At the launch there was a car that someone had viciously but handily taken some tinsnips to, thereby exposing the chassis and mechanicals below the new Vantage’s rather lovely bodywork. This revealed that the chassis is still made of extruded and bonded aluminium, but the rear subframe is now solidly mounted to the chassis (unlike in the DB11) which is not as good for NVH but better for handling precision. At the rear, the suspension is now a multilink setup rather than the old car’s double wishbones and there is the latest generation of adaptive Skyhook dampers tucked-up in each corner.
The engine is situated right underneath the front bulkhead and the gearbox is out the back so that the Vantage has a perfect 50:50 weight distribution. Talking of weight, in it’s lightest possible spec with forged wheels, carbon brakes and lightweight seats the Vantage tips the scales at 1520kg dry.
Just like the DB11, there are three driving modes and three suspension modes, accessed by buttons on the steering wheel. However, whereas the DB11 starts with GT and goes up to Sport Plus, the Vantage starts at Sport and goes up to Track.
Engine, transmission and 0-100kph time
It seems that almost the first thing anyone says about the new Vantage (after ‘that’s quite a large grille’) is something to do with it having a Mercedes engine. Yes, it has the same 4-litre V8 with two turbos sitting inside the V as plenty of AMG models. However, I don’t think this is a bad thing. In fact it is a very good thing because it is one of if not the best of the current crop of turbocharged performance engines. Moreover, it has been retuned by Aston Martin and I think it might be even better in the British car. It has a fantastically linear delivery and the throttle response in particular is stunningly good – so good in fact that that it’s pretty much impossible to tell that it is turbocharged.
The sound is obviously important and here again the Vantage is onto a winner. Listen hard and you can detect elements of AMG in the noise, but it sounds remarkably like the old Vantage’s naturally aspirated 4.7-litre V8. Big, heavy on the bass and almost a bit American in character, it is glorious. Full-bore upshifts in Sport Plus mode are accompanied by some terrific explosions that sound like there could be a host of tiny pyromaniacs partying in the exhausts.
The transmission is a ZF eight-speed auto, controlled by some rather lovely large metal paddles (larger than those found in the DB11). It is a pleasing gearbox because it simply does everything you want it to. It has the ability to shuffle ratios seamlessly by itself when you are in the mood to merely mooch, yet it is also plenty fast enough and aggressive enough when you switch to Sport Plus of Track. In a first for Aston Martin, the new Vantage also has an e-diff in place of a traditional mechanical LSD.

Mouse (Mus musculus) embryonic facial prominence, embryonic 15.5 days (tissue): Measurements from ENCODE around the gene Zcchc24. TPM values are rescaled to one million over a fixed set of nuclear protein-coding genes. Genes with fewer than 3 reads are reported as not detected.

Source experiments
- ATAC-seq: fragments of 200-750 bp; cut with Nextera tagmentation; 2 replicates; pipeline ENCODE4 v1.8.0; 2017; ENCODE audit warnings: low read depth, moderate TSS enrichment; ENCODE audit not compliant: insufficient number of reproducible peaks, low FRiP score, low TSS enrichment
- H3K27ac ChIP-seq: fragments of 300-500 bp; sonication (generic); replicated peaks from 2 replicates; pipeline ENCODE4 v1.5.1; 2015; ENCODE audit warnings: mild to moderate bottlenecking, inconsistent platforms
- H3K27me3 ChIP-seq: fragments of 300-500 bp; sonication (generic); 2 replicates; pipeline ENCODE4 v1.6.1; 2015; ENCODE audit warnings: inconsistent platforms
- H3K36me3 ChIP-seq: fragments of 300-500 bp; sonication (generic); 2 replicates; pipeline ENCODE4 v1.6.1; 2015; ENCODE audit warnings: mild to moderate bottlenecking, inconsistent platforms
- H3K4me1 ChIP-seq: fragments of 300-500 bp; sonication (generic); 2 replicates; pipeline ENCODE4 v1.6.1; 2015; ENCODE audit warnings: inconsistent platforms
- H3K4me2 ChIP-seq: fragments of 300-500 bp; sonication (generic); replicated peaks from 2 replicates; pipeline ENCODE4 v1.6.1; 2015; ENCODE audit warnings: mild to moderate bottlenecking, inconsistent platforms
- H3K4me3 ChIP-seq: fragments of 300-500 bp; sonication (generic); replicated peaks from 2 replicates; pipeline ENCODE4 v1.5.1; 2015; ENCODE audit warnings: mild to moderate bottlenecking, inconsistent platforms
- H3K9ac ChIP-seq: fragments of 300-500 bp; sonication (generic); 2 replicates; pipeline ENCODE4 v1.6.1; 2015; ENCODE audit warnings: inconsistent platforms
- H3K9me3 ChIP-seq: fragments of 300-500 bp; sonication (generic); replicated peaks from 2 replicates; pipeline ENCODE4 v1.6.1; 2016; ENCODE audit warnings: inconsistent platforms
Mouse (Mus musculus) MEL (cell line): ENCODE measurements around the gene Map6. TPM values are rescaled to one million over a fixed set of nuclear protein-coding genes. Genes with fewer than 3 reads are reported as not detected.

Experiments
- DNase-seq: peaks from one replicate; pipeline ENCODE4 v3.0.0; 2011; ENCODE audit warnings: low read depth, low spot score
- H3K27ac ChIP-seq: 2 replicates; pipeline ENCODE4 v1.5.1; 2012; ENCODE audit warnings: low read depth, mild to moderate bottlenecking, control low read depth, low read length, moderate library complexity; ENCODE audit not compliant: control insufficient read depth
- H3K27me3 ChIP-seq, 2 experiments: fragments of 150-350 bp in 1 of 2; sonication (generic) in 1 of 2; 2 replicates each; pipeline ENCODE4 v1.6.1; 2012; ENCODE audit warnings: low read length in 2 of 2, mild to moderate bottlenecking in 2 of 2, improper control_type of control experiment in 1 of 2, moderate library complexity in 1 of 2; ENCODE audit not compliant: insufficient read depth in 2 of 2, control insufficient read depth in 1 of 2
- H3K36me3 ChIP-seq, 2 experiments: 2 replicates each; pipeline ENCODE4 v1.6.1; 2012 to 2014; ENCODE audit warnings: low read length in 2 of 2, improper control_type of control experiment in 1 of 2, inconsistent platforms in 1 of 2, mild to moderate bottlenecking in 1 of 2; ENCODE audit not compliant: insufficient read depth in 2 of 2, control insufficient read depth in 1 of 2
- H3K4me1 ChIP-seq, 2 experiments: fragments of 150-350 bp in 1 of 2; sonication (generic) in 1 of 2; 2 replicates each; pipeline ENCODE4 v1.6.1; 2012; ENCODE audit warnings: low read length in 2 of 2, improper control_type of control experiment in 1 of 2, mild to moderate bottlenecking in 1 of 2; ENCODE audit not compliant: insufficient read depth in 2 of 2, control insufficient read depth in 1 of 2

The numbers for the engine are 503bhp and 505lb ft, which is enough to transport the Vantage to 100kph in 3.6 seconds and on to 314kph flat-out.
What’s it like to drive?
Despite the trademark Aston high dashboard that hides any view of the bonnet once you’re in the driver’s seat, it’s a car that you quickly feel at home in. The driving position is spot-on and the steering has just the right rate of response – not Ferrari quick, but with enough alacrity to make the car feel light and agile. Push harder and it soon becomes obvious that the grip on offer from this new car is of a whole different magnitude to the old Vantage. Getting the nose into corners is easy and the car feels like it has a lovely short wheelbase so you can begin driving it through the corner nice and early rather than having to wait for it to settle. It has tremendous traction too (at least in the dry), so you can really make the most of the instant throttle response.
The only thing I missed on the road was some of the old car’s textural feedback through the steering – possibly an inevitable result of the switch from hydraulic to electric power-assistance. Perhaps a little more weight through the wheel might have been nice just to better represent the tenacity of the tyres. Anyway, make no mistake, this is a hugely enjoyable and extremely fast car and anyone stepping from an old Vantage, even a GT8 or V12, will be shocked at the leap on in performance that the new Vantage has made.
We also drove it at Portimao where it was possible to explore what it’s like once the grip of the Pirellis (it was the same P Zero rubber on road and track) begins to run out. The rear tyres certainly take some unsticking, but the good news is that once it starts to slide the Vantage retains a beautifully easy balance with no surprises. What’s more, it never feels like the grip completely deserts you so you retain a real sense of connection with how the rear wheels are working. Even when the thunderclouds rolled in and soaked the track, the Aston was remarkably controllable and precise – a large part of which I put down to the new E-diff.
Price and rivals
The Vantage has taken a significant hike in price as well as performance (compared to the old V8) and now starts at $630,400. That undercuts but also puts it in competition with cars such as the Audi R8 V10, Porsche 911 Turbo, McLaren 540 C and Mercedes AMG GT C. Rarefied company, but our initial impressions suggest that it should head into any group test with confidence.
This article originally appeared at evo.co.uk
Copyright © evo UK, Dennis Publishing